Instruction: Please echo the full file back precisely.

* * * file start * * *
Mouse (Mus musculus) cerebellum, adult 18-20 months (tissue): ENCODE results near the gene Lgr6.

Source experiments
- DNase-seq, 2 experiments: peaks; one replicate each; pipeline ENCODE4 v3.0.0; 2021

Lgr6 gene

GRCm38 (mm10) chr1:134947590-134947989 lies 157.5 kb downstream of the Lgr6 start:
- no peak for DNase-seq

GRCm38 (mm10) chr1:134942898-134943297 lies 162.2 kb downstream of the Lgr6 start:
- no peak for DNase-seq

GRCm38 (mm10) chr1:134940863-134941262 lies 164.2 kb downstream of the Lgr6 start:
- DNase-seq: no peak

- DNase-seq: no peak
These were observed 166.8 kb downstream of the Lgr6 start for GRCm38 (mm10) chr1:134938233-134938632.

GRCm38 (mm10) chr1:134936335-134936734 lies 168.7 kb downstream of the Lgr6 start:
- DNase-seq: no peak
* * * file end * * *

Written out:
Mouse (Mus musculus) cerebellum, adult 18-20 months (tissue): ENCODE results near the gene Lgr6.

Source experiments
- DNase-seq, 2 experiments: peaks; one replicate each; pipeline ENCODE4 v3.0.0; 2021

Lgr6 gene

GRCm38 (mm10) chr1:134947590-134947989 lies 157.5 kb downstream of the Lgr6 start:
- no peak for DNase-seq

GRCm38 (mm10) chr1:134942898-134943297 lies 162.2 kb downstream of the Lgr6 start:
- no peak for DNase-seq

GRCm38 (mm10) chr1:134940863-134941262 lies 164.2 kb downstream of the Lgr6 start:
- DNase-seq: no peak

- DNase-seq: no peak
These were observed 166.8 kb downstream of the Lgr6 start for GRCm38 (mm10) chr1:134938233-134938632.

GRCm38 (mm10) chr1:134936335-134936734 lies 168.7 kb downstream of the Lgr6 start:
- DNase-seq: no peak